IZA World of Labor

Parental employment and children’s academic achievement

Quality of parental time spent with children is more important than quantity

University of Bonn, and IZA, Germany

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Elevator pitch

Female labor market participation rates have increased substantially in many countries over the last decades, especially those of mothers with young children. This trend has triggered an intense debate about its implications for children’s well-being and long-term educational outcomes. The overall effect of maternal and paternal employment on children’s cognitive and educational attainment is not obvious: on the one hand, children may benefit from higher levels of family income, on the other hand, parental employment reduces the amount of time parents spend with their children.

Labor force participation by mothers with
                        young children is rising

Key findings

Pros

Most studies do not find any effect on a child’s short-term or long-term educational attainment from maternal employment.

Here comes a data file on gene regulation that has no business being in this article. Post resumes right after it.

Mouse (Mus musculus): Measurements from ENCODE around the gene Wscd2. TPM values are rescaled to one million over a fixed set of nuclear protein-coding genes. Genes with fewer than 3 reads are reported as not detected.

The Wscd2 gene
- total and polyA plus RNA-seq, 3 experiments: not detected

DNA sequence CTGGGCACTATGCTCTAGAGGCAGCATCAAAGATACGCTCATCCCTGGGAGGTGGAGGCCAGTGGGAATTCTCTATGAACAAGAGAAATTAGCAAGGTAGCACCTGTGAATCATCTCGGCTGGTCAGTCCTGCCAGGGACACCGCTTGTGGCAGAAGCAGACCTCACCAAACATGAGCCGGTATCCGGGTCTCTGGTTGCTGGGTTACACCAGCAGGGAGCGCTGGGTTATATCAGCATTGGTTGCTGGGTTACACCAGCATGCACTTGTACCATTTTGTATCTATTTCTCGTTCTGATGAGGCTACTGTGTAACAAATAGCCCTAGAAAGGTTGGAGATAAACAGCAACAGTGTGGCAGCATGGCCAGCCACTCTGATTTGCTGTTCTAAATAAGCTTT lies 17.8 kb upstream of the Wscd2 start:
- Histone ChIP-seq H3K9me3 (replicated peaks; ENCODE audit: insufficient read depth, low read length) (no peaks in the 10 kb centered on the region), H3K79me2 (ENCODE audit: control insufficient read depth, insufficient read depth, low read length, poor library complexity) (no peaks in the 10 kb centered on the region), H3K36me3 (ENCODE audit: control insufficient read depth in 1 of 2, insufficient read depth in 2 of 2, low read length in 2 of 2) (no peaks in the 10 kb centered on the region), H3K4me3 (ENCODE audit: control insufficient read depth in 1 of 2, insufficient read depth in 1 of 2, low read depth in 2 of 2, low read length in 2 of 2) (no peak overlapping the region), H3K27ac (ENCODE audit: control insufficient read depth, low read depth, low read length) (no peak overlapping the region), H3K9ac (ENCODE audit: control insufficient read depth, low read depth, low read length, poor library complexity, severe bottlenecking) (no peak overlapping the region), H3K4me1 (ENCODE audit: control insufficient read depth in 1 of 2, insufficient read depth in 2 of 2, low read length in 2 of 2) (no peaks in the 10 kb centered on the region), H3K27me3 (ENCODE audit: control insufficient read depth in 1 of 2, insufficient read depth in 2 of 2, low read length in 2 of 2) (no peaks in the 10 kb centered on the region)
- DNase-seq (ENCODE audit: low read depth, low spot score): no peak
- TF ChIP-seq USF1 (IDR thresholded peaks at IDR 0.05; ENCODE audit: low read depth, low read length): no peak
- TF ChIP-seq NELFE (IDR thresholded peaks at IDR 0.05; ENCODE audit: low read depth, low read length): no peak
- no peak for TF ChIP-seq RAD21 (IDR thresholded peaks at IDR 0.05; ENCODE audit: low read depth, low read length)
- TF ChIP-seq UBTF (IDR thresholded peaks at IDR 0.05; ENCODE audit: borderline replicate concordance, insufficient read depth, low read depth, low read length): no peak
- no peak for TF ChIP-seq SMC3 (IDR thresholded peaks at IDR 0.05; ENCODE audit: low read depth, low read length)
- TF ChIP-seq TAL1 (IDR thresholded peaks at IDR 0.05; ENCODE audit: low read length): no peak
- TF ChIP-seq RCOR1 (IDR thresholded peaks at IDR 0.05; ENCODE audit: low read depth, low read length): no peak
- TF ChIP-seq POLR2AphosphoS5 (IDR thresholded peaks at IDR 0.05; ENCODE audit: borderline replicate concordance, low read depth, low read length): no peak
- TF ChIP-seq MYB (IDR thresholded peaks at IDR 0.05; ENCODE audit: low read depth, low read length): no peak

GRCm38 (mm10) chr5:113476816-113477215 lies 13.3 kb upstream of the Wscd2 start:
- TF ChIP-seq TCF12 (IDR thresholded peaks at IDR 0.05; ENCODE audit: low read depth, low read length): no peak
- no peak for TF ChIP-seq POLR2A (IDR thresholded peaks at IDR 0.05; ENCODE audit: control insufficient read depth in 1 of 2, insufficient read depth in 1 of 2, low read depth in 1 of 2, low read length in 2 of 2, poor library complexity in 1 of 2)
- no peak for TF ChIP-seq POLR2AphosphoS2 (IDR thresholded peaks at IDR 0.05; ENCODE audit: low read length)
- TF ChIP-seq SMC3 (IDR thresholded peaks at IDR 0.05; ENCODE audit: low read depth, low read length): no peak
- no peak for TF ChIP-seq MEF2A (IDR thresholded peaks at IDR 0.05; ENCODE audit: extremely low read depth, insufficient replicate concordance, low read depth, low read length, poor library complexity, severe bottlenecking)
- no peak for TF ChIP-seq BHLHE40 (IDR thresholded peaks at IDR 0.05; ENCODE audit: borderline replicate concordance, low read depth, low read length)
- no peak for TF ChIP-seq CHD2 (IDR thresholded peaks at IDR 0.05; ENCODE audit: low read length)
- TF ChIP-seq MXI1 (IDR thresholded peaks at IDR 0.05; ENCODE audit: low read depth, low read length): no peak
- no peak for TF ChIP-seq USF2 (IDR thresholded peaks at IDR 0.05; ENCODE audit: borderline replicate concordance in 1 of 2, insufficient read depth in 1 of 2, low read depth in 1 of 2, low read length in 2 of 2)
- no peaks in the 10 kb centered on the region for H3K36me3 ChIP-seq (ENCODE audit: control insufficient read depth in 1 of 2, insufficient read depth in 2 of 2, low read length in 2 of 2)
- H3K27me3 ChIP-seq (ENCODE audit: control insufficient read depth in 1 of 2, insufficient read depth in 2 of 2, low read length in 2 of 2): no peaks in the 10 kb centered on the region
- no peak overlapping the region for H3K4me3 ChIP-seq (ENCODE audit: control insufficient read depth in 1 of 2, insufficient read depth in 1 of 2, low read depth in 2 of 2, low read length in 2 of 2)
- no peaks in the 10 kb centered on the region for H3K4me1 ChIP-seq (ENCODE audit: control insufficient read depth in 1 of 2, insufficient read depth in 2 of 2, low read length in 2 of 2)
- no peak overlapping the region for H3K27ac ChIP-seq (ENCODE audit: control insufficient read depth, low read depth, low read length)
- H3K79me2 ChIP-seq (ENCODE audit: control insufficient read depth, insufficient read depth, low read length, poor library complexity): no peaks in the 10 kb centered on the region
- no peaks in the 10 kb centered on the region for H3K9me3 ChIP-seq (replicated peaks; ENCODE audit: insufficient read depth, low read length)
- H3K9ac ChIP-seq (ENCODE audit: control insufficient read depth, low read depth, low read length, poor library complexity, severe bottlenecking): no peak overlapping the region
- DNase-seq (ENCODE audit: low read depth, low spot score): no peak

Fathers’ working behavior does not seem to affect children’s long-term educational attainment.

The quantity of time that parents spend with their children is not decisive for children’s cognitive development or educational attainment.

High-quality time matters, and the amount of high-quality time is barely affected by parental employment.

Cons

Maternal employment during a child’s first year, especially during the first months, might be detrimental to a child’s cognitive development.

Children of highly educated parents may benefit from extended parental leave, while children of less educated parents may even suffer, educationally.

Evidence on the impact of work-related income on a child’s educational attainment is mixed.

Estimates of the effect of parental employment on children’s educational attainment are somewhat conflicting.

The effect of parental employment on children’s educational attainment depends on the quality of non-parental childcare.

Author's main message

There is little reason to worry that increasing labor market participation by women with young children (aged one to six) is detrimental to children’s short-term cognitive skills or long-term educational attainment. There are, however, indications that maternal employment in the first year, and especially the first three months of a child’s life may have adverse consequences for a child’s cognitive development. Instead of focusing on parental employment patterns per se, policy choices should promote high-quality childcare and encourage parents to spend more high-quality time with their children.

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